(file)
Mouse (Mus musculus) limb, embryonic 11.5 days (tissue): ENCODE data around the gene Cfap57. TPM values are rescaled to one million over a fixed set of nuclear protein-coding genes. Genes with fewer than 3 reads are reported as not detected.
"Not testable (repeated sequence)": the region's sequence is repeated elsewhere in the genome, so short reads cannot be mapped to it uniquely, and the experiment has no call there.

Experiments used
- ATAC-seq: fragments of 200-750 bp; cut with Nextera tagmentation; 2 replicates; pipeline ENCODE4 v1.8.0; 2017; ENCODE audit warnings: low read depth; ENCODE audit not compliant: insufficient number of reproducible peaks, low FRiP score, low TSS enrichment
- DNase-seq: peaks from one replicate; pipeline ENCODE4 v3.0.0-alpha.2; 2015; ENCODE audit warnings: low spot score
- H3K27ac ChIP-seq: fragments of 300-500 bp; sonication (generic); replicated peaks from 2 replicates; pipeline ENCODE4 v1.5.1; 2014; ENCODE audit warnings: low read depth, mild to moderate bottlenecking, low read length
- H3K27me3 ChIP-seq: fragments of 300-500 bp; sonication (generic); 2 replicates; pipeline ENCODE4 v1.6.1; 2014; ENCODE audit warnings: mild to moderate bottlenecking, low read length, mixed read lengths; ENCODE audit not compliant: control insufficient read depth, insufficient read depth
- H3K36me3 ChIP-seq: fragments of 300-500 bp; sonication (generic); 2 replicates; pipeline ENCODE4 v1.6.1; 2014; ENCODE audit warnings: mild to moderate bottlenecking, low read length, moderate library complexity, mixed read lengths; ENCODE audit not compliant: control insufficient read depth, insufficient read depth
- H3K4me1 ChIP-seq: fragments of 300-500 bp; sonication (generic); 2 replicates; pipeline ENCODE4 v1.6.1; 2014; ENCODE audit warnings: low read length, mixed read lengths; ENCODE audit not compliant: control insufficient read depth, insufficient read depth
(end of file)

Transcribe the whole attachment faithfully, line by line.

Mouse (Mus musculus) limb, embryonic 11.5 days (tissue): ENCODE data around the gene Cfap57. TPM values are rescaled to one million over a fixed set of nuclear protein-coding genes. Genes with fewer than 3 reads are reported as not detected.
"Not testable (repeated sequence)": the region's sequence is repeated elsewhere in the genome, so short reads cannot be mapped to it uniquely, and the experiment has no call there.

Experiments used
- ATAC-seq: fragments of 200-750 bp; cut with Nextera tagmentation; 2 replicates; pipeline ENCODE4 v1.8.0; 2017; ENCODE audit warnings: low read depth; ENCODE audit not compliant: insufficient number of reproducible peaks, low FRiP score, low TSS enrichment
- DNase-seq: peaks from one replicate; pipeline ENCODE4 v3.0.0-alpha.2; 2015; ENCODE audit warnings: low spot score
- H3K27ac ChIP-seq: fragments of 300-500 bp; sonication (generic); replicated peaks from 2 replicates; pipeline ENCODE4 v1.5.1; 2014; ENCODE audit warnings: low read depth, mild to moderate bottlenecking, low read length
- H3K27me3 ChIP-seq: fragments of 300-500 bp; sonication (generic); 2 replicates; pipeline ENCODE4 v1.6.1; 2014; ENCODE audit warnings: mild to moderate bottlenecking, low read length, mixed read lengths; ENCODE audit not compliant: control insufficient read depth, insufficient read depth
- H3K36me3 ChIP-seq: fragments of 300-500 bp; sonication (generic); 2 replicates; pipeline ENCODE4 v1.6.1; 2014; ENCODE audit warnings: mild to moderate bottlenecking, low read length, moderate library complexity, mixed read lengths; ENCODE audit not compliant: control insufficient read depth, insufficient read depth
- H3K4me1 ChIP-seq: fragments of 300-500 bp; sonication (generic); 2 replicates; pipeline ENCODE4 v1.6.1; 2014; ENCODE audit warnings: low read length, mixed read lengths; ENCODE audit not compliant: control insufficient read depth, insufficient read depth